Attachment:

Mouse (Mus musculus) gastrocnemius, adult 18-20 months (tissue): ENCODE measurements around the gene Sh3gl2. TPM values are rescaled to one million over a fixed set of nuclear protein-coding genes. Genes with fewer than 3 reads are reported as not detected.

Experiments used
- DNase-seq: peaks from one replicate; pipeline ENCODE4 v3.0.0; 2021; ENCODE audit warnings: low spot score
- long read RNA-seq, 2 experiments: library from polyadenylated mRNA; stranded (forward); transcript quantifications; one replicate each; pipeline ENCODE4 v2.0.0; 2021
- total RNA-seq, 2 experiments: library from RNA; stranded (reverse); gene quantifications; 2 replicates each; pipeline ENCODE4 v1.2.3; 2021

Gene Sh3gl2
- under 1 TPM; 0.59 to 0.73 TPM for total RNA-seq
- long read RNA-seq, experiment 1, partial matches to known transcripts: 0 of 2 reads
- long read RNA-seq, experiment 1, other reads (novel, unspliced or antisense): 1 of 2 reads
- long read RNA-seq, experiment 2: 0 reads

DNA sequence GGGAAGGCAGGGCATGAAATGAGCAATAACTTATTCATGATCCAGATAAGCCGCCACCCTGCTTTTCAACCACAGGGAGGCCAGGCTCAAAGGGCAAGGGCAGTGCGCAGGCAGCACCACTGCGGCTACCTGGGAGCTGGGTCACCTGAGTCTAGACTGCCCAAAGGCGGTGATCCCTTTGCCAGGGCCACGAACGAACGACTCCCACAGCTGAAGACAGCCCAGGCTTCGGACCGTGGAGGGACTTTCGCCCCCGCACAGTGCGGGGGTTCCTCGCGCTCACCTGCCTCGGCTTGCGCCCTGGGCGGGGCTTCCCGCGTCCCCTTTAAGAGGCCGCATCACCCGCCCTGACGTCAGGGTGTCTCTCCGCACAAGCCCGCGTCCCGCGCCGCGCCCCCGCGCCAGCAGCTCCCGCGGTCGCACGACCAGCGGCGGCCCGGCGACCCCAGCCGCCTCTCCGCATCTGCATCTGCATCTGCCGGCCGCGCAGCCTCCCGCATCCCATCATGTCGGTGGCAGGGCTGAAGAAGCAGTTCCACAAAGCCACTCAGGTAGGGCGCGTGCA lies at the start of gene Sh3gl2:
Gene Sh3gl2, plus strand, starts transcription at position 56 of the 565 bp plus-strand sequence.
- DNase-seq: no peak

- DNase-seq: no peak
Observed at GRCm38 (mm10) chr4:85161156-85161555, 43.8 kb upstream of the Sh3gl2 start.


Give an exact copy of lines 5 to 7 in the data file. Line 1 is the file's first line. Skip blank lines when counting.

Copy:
- total RNA-seq, 2 experiments: library from RNA; stranded (reverse); gene quantifications; 2 replicates each; pipeline ENCODE4 v1.2.3; 2021

Gene Sh3gl2
- under 1 TPM; 0.59 to 0.73 TPM for total RNA-seq